Figure 1
Plantar injury in a naturally infected E. sexcinctus (Source: JS Ferreira, Brazil).

Figure 2
Injury in a carcass of a naturally infected D. novemcinctus (Source: JMAP Antunes, Brazil).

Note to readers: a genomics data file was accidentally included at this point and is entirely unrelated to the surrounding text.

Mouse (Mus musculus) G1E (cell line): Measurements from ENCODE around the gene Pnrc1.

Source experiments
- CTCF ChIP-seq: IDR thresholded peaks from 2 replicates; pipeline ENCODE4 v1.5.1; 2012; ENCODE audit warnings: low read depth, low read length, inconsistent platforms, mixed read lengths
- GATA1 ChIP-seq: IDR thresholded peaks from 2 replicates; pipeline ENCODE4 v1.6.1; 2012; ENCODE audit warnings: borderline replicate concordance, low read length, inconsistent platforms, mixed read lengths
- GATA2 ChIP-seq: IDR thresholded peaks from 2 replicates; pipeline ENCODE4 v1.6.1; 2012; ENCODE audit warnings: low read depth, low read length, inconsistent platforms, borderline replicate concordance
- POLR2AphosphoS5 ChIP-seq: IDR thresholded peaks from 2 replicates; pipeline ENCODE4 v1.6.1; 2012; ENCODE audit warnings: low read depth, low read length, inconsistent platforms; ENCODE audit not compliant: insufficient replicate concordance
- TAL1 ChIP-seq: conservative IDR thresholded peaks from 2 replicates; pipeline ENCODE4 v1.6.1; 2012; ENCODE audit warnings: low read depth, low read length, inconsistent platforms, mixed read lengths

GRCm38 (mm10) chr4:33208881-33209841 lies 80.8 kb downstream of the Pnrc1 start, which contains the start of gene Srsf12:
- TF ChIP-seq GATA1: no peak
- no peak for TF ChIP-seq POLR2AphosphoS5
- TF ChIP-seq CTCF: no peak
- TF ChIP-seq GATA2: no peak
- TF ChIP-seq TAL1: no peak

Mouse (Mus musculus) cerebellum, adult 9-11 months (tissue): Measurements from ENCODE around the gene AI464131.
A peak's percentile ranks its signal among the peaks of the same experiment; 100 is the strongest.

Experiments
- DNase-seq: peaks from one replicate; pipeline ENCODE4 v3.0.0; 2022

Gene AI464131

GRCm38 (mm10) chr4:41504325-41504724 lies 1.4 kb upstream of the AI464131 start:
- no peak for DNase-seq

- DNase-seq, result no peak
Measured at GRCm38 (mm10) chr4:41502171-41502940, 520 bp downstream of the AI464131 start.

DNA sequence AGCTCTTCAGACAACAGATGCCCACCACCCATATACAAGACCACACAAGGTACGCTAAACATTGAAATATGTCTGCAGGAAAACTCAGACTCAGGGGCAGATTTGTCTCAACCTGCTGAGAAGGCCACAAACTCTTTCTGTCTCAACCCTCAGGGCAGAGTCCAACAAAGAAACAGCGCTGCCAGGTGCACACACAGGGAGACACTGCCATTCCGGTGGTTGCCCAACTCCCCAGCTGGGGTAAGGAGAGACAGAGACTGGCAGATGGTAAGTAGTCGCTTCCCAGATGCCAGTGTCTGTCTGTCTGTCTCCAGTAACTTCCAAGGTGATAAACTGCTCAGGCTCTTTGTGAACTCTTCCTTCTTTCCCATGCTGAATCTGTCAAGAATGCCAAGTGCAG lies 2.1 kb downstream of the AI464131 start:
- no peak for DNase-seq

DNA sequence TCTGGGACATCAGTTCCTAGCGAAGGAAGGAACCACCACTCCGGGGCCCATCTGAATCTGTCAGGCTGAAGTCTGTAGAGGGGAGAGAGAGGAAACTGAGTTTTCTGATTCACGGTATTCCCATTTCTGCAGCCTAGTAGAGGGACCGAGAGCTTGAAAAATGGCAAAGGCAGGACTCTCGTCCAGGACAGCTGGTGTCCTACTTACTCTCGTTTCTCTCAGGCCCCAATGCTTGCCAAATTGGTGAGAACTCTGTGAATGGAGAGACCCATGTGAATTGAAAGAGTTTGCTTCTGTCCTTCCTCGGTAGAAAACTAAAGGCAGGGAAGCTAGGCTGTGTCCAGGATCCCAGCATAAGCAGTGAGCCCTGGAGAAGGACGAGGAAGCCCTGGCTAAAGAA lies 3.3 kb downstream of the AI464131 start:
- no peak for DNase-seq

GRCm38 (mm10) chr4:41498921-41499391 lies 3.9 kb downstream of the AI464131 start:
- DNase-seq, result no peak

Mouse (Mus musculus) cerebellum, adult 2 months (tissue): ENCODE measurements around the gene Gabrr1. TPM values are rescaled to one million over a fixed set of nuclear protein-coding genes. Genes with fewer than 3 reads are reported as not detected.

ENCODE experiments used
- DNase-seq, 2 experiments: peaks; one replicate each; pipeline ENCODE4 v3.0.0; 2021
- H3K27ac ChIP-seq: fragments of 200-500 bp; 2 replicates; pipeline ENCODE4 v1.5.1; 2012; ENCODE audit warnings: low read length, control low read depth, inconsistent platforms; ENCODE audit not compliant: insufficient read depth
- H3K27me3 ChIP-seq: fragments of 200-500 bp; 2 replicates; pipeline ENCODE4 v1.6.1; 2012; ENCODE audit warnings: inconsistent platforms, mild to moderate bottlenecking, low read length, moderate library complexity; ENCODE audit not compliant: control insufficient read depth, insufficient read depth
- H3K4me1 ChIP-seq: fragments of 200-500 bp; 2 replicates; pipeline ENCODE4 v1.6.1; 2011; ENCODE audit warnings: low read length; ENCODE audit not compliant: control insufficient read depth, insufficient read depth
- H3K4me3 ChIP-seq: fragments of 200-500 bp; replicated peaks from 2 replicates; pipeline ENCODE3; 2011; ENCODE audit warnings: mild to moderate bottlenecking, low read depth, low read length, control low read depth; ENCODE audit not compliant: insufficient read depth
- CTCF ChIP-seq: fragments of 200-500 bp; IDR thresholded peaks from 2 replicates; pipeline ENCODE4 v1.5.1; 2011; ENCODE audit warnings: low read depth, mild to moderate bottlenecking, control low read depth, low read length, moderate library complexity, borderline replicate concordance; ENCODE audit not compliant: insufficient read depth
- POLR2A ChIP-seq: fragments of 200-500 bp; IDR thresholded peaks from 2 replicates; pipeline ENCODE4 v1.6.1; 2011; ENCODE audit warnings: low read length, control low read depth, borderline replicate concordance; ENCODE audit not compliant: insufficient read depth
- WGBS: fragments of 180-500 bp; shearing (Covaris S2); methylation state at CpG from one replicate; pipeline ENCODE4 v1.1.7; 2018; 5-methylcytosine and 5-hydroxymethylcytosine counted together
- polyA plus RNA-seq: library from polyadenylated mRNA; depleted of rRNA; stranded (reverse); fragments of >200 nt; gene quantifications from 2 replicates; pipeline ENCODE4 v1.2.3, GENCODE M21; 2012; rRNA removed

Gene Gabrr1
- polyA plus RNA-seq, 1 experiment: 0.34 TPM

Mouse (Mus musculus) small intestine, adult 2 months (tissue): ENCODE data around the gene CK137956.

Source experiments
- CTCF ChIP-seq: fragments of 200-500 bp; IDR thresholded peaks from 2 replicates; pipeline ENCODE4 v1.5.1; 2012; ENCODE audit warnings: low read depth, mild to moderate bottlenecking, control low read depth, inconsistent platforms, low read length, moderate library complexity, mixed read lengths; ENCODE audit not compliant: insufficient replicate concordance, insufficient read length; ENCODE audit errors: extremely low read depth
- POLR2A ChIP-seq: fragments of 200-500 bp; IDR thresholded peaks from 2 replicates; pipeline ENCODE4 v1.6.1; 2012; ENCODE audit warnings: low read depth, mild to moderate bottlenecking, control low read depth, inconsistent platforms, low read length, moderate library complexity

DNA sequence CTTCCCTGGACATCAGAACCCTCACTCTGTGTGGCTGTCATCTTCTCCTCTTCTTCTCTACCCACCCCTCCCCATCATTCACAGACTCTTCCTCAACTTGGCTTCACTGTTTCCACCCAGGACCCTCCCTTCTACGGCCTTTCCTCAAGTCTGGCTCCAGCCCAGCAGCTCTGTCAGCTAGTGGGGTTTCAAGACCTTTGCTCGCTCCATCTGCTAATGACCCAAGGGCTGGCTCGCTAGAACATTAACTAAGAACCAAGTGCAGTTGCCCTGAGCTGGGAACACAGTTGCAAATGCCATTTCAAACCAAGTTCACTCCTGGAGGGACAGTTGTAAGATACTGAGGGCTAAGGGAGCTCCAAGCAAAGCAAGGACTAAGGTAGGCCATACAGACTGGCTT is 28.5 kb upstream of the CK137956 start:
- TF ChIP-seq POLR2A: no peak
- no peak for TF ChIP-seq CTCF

The most important similarity between human and armadillo disease is nerve involvement5050. Truman RW, Ebenezer GJ, Pena MT, Sharma R, Balamayooran G, Gillingwater TH, et al. The armadillo as a model for peripheral neuropathy in leprosy. ILAR J. 2014;54:304-14. , 5656. Scollard DM. Endothelial cells and the pathogenesis of lepromatous neuritis: insights from the armadillo model. Microbes Infect. 2000;2:1835-43. . The unique attributes of the armadillo as an experimental model are the state of controlled and known infection, the duration of disease and the functional similarity with leprosy in humans. Armadillos can also be examined for rare neurological events occurring over time5050. Truman RW, Ebenezer GJ, Pena MT, Sharma R, Balamayooran G, Gillingwater TH, et al. The armadillo as a model for peripheral neuropathy in leprosy. ILAR J. 2014;54:304-14. . Histopathological images of armadillo tissues reveal infiltration of macrophages infected with M. leprae in the liver, spleen and lymph nodes, and sometimes in lips, tongue, nose, nasal mucosa, skin, bone marrow, eyes, lungs and nerves66. Scollard DM, Adams LB, Gillis TP, Krahenbuhl JL, Truman RW, Williams DL. The continuing challenges of leprosy. Clin Microbiol Rev. 2006;19:338-81. . Although the interval between infection and developing the disease in experimental infection in armadillos (4 to 24 months) is shorter than in human infection, there is an opportunity to evaluate pathogenesis in preclinical stages that have never been observed in humans5050. Truman RW, Ebenezer GJ, Pena MT, Sharma R, Balamayooran G, Gillingwater TH, et al. The armadillo as a model for peripheral neuropathy in leprosy. ILAR J. 2014;54:304-14. .